M.O.I.S.T. – a new standard for the local therapy of chronic wounds
The diagnosis and treatment of patients with chronic wounds is an enormous challenge and makes effective treatment concepts indispensable. The innovative M.O.I.S.T. concept offers a useful guideline for therapists, practitioners and wound care managers in systematic planning of the local therapy of chronic wounds. M.O.I.S.T. is the first attempt to integrate all modern wound care standards in one concept. The intention behind the single concept approach is to optimize current diagnostic and treatment strategies.
Reasons for the use of M.O.I.S.T.
The standard treatment of chronic wounds should always be accompanied by a symptomatic wound therapy which is oriented towards each stage of wound healing. Meta-analyzes indicate that the use of modern wound therapies can effectively support the healing of chronic wounds.
To date, the T.I.M.E.-concept has been the basis of the local treatment of chronic wounds – but T.I.M.E. does not take all available treatment options into account. The Wund-D.A.CH therefore recommend updating the T.I.M.E. concept to the innovative M.O.I.S.T. concept.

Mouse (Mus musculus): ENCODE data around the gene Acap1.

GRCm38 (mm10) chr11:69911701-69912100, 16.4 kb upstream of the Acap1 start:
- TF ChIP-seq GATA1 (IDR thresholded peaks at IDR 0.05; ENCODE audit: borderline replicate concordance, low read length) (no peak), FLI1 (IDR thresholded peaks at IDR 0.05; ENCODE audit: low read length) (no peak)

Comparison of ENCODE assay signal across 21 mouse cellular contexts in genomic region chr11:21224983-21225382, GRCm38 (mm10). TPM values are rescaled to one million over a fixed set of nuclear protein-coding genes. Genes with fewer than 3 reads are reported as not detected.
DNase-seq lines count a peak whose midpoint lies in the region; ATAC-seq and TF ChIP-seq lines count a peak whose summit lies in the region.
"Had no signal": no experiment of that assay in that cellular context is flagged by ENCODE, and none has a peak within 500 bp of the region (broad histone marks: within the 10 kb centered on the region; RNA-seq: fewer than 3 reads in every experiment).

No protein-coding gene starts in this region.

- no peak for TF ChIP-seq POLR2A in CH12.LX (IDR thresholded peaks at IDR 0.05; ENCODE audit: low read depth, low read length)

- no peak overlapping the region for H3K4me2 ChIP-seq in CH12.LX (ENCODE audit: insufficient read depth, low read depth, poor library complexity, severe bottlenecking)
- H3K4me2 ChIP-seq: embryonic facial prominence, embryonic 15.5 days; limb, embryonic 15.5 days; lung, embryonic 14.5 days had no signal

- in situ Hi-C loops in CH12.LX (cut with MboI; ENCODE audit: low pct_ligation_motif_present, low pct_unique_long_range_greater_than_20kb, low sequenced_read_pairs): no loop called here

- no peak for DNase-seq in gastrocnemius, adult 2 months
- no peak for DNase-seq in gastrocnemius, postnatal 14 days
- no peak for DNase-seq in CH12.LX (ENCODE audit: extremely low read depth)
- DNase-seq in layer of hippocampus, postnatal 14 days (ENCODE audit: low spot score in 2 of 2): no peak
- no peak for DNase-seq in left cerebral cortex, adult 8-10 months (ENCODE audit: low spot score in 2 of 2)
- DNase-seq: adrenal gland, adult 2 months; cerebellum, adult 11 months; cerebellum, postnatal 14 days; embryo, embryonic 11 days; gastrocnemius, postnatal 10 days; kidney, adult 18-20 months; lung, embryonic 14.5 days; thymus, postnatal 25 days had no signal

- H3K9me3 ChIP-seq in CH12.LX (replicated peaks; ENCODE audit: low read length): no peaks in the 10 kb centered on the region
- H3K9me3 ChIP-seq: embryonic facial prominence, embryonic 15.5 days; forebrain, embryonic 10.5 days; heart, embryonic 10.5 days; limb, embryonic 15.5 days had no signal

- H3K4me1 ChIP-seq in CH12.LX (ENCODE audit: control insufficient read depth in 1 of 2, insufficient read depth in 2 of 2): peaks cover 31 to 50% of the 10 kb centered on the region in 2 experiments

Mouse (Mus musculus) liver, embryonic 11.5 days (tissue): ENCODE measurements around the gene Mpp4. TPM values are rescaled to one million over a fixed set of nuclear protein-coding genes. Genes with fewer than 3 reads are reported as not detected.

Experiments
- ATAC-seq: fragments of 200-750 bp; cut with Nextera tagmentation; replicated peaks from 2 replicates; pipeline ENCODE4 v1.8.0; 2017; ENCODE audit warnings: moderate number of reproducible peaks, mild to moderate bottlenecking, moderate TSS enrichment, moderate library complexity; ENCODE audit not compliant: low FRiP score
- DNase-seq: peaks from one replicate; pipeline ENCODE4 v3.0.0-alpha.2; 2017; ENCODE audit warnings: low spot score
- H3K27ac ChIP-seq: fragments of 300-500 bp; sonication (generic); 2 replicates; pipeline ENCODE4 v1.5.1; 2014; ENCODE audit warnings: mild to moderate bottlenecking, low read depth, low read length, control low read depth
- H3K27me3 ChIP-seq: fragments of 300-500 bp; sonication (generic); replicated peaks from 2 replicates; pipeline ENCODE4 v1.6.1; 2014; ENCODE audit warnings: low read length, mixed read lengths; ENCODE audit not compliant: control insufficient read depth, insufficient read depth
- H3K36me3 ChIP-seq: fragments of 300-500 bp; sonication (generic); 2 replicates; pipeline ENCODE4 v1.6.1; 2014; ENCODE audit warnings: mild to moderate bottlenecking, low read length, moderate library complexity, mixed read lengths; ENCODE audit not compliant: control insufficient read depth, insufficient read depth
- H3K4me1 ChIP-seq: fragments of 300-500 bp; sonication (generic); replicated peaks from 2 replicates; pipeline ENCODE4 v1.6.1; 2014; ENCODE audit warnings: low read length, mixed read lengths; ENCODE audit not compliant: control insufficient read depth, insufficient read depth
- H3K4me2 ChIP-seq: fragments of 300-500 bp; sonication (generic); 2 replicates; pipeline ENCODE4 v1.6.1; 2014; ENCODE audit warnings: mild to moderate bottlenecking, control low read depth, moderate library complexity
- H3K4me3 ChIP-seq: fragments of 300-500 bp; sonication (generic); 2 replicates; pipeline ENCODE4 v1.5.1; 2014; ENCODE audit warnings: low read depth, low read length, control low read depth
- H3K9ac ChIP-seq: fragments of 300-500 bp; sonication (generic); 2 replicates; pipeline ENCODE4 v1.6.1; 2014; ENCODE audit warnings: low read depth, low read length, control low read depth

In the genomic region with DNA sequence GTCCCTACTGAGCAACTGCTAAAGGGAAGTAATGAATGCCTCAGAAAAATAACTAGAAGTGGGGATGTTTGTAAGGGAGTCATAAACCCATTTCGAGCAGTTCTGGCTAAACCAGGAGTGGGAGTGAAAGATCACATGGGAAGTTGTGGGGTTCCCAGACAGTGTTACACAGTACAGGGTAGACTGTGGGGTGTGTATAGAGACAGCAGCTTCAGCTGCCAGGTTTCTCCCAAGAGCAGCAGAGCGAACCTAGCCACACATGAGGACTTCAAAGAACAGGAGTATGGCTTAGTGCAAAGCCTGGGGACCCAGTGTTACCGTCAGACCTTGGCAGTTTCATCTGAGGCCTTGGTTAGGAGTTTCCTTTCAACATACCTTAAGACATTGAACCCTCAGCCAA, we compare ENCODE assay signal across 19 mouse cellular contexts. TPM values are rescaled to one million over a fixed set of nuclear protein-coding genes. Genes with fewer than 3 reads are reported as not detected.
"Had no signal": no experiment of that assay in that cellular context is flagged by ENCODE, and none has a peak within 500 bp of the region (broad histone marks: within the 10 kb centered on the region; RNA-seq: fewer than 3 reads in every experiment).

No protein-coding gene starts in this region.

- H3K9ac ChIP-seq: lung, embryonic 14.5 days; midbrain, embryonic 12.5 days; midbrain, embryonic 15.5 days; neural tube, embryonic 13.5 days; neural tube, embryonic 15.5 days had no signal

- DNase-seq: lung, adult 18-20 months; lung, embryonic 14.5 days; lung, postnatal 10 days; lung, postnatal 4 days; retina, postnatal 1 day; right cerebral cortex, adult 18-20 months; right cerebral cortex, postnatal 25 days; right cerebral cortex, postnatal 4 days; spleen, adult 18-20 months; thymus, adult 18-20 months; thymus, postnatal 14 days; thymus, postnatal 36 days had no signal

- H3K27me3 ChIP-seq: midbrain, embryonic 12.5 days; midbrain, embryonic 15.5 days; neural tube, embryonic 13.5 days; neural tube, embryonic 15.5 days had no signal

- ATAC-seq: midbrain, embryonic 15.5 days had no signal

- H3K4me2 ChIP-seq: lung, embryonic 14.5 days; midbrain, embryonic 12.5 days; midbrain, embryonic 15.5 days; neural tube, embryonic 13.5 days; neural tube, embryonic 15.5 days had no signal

As a development of the T.I.M.E. concept, M.O.I.S.T. takes the factors "T", "I" and "M" on and supplements them with new, innovative therapy options, which are described with "O" and "S". M.O.I.S.T. satisfies all aspects of modern wound care and improves the therapy of patients with chronic wounds.
The meaning of M.O.I.S.T.
M.O.I.S.T. is an acronym, an abbreviation formed from initial letter of several words. The acronym M.O.I.S.T. stands for M = Moisture, O = Oxygen, I = Infection control, S = Support and T = Tissue management.
Learn more about the single treatment options by clicking on any letter.
moisture balanceM – moisture balance
For several decades, moist wound therapy has been the gold standard in the treatment of chronic wounds. In this context, it is essential to achieve an equilibrium between too little and too much moisture in wounds. Accordingly, dry wounds require the addition of moisture, for example, through hydrogels. Usually, however, there is an excess of moisture, requiring the use of other wound products such as super absorbers.
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